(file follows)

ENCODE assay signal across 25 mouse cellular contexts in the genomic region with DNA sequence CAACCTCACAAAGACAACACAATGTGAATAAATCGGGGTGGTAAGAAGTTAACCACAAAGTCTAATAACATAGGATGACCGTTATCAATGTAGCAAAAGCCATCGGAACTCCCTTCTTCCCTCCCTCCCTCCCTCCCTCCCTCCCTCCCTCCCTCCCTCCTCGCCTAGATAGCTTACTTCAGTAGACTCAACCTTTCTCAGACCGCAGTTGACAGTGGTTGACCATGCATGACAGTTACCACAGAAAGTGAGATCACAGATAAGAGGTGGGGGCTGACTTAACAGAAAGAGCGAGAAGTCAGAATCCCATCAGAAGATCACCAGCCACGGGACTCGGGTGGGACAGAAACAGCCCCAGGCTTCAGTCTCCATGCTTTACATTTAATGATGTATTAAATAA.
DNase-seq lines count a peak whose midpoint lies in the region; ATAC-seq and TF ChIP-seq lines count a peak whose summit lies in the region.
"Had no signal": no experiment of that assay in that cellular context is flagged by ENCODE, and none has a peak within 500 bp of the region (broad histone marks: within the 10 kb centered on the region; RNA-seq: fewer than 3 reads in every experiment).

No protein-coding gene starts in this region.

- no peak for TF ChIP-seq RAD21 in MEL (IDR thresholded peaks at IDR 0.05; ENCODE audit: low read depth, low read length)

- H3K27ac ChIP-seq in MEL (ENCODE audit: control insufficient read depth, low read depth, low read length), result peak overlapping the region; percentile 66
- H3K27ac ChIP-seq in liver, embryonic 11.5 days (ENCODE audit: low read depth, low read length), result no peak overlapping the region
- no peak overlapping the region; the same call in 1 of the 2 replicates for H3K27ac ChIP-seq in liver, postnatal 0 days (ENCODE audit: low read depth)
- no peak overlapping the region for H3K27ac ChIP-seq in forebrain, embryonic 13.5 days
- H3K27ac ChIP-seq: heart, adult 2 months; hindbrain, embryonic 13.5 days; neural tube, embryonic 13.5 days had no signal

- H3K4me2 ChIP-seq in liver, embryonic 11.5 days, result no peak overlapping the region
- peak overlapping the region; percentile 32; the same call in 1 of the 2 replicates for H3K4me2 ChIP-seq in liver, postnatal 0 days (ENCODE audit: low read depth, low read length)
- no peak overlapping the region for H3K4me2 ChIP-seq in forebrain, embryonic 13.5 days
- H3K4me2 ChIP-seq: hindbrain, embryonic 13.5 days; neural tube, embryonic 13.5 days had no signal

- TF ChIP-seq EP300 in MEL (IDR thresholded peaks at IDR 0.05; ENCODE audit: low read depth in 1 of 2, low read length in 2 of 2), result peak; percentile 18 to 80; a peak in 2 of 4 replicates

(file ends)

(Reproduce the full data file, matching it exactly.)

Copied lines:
ENCODE assay signal across 25 mouse cellular contexts in the genomic region with DNA sequence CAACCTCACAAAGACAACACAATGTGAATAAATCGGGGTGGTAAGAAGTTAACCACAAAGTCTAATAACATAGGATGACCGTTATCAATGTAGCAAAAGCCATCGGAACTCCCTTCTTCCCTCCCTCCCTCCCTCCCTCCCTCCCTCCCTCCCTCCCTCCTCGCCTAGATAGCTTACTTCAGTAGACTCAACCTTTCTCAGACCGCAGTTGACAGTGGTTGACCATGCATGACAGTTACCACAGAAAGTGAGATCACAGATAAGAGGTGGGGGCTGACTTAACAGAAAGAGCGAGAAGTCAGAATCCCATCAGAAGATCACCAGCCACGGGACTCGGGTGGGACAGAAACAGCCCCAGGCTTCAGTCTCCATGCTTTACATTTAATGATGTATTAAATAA.
DNase-seq lines count a peak whose midpoint lies in the region; ATAC-seq and TF ChIP-seq lines count a peak whose summit lies in the region.
"Had no signal": no experiment of that assay in that cellular context is flagged by ENCODE, and none has a peak within 500 bp of the region (broad histone marks: within the 10 kb centered on the region; RNA-seq: fewer than 3 reads in every experiment).

No protein-coding gene starts in this region.

- no peak for TF ChIP-seq RAD21 in MEL (IDR thresholded peaks at IDR 0.05; ENCODE audit: low read depth, low read length)

- H3K27ac ChIP-seq in MEL (ENCODE audit: control insufficient read depth, low read depth, low read length), result peak overlapping the region; percentile 66
- H3K27ac ChIP-seq in liver, embryonic 11.5 days (ENCODE audit: low read depth, low read length), result no peak overlapping the region
- no peak overlapping the region; the same call in 1 of the 2 replicates for H3K27ac ChIP-seq in liver, postnatal 0 days (ENCODE audit: low read depth)
- no peak overlapping the region for H3K27ac ChIP-seq in forebrain, embryonic 13.5 days
- H3K27ac ChIP-seq: heart, adult 2 months; hindbrain, embryonic 13.5 days; neural tube, embryonic 13.5 days had no signal

- H3K4me2 ChIP-seq in liver, embryonic 11.5 days, result no peak overlapping the region
- peak overlapping the region; percentile 32; the same call in 1 of the 2 replicates for H3K4me2 ChIP-seq in liver, postnatal 0 days (ENCODE audit: low read depth, low read length)
- no peak overlapping the region for H3K4me2 ChIP-seq in forebrain, embryonic 13.5 days
- H3K4me2 ChIP-seq: hindbrain, embryonic 13.5 days; neural tube, embryonic 13.5 days had no signal

- TF ChIP-seq EP300 in MEL (IDR thresholded peaks at IDR 0.05; ENCODE audit: low read depth in 1 of 2, low read length in 2 of 2), result peak; percentile 18 to 80; a peak in 2 of 4 replicates